Why Do Condoms Break – 4 Most Common Reasons

In high school we learnt about sex. We learnt about about how cocks and vaginas work in a heteronormative sense. How they’re supposed to go together to have sex and how they make babies. Some schools if you’re lucky, will teach you how to put on a condom with a banana. But let me blow your mind, did they address that question why do condoms break?

Why Do Condoms Break?

Firstly, if you’re embarrassed to buy condoms you shouldn’t be having sex.

The amount of people that come into Adultsmart and tell me they have not been taught about contraception methods and safe sex is astounding. Although times are changing, not every circle of friends is willing to talk about their cocks to one another.   We are all adults here but for safety sake, I’m going to go over correct condom usage and reasons why condoms may break.

How to Put a Condom On

Here are 5 steps you need to know to put on a condom.

  1. Open condom packet carefully.
  2. Pinch the reservoir at the end to release any are within the condom. The reservoir is the tip of the condom. You do not want air inside your condom.
  3. Place the condom on top of the tip of your penis.
  4. Roll the condom down over an erect cock.
  5. If you are uncircumcised, before you place the condom on you may want to put just one small drop of lubricant over your head to protect from chafing. Do not use more than one small drop of lubricant.
why do condoms break
BUY ONLINE: Condoms for Safe Sex

Reasons Why a Condom May Break

Here are 4 reasons why a condom may break.

1. Incorrect condom size has been chosen

Every cock is different. Trust me, take my word on it and don’t ask why! Some are bent, tapered, fat, thin, stumpy, long, cut and uncut. The list goes on. With this in mind, there is no way with the correct usage of a condom that it should break. Although latex stretches, using an incorrect condom size can be pushed beyond it’s limits.

Eventually, the additional friction of sex will cause it to break. This is also true for those who have a large penis head which is also known as a mushroom cock. You’ll need a special condom with a flared head to provide supports but it can also be used with cut cocks to provide extra support and sensation.

Measure your penis before you plan on buying a condom and compare it the the condom maker’s website. The size and shape of your cock always affects the condom you will need to use. There’s not a one size fits all condom. If you put on a condom and it’s loose, you’ll need a tighter condom. If you find that the condom is to snug, grab the next size up.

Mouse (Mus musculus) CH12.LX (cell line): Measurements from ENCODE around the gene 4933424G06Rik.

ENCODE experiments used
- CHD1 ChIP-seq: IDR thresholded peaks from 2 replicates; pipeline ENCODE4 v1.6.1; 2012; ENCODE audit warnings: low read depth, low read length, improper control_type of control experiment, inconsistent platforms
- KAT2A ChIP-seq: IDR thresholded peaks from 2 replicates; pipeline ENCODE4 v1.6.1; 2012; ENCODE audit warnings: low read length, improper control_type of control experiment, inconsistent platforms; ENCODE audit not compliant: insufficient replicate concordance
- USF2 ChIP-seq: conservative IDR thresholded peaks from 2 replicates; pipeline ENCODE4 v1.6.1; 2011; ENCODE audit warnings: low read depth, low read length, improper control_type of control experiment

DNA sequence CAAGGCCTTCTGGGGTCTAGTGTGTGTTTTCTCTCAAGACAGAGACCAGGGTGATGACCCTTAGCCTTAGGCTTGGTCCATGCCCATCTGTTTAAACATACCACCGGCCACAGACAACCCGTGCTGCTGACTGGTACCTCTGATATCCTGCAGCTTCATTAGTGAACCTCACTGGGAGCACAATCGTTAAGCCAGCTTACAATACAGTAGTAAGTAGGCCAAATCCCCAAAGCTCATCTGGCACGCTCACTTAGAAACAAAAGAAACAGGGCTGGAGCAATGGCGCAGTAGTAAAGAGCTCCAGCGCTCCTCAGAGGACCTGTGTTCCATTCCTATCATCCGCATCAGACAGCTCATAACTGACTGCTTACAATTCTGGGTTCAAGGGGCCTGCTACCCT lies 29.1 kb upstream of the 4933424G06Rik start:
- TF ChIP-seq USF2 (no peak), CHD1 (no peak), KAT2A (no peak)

2. Not enough lubrication used during sex

Condoms come with a small amount of lubricant.  Yes most people self lubricate to a certain extent but if the conditions aren’t right, there could potentially be a dry spot on the wall which will kill the condom.  Place lubricant on the outside of the condom, especially if you are having anal sex.

3. Condom has not been stored correctly

Store them safely, and correctly. It’s not exactly rocket science.  No heat, no friction, no constant movement and no going through the wash with jeans. The best place to store it, at home is in a drawer.

Keeping one in your wallet, or back pocket for that ‘just in case moment’ is not healthy at all for your condom. Take one with you when you go out, and if you make it back home then put it safely back in the drawer – don’t keep it in your wallet for ages.

Also, don’t store them in the glove box either.  Persistent changes in temperature can also weaken the condom making it more prone to break during use. The persistent friction against the packaging can weaken the rubber.  Check out this guide for condoms for all care and storage.

4. Condom has Expired

You will need to check the expiration date of the condom. An expiration date can be found on the condom box as well as on the condom sachets.

What are My Condom Recommendations? 

I particularly like the Sax condoms that I get from Adultsmart due to their diverse range of sizes from 64mm to 46 mm.  Four Seasons condoms come in 60mm (large), 54mm (standard) and 49 mm (tighter fit).

SAX condoms will fit big dicks – if they still require a larger condom than it’s custom made ones for them. The Sax company understand that not all cocks are equal and have an incredible 6 different sized condoms all for an even better price point (most other brands have 3-4). 

Who says you can’t find the perfect fit?! Some people come up with excuses to not use a condom, but don’t do! You should always practice safe sex!

HPV Information

80% Of The Population Has HPV Infections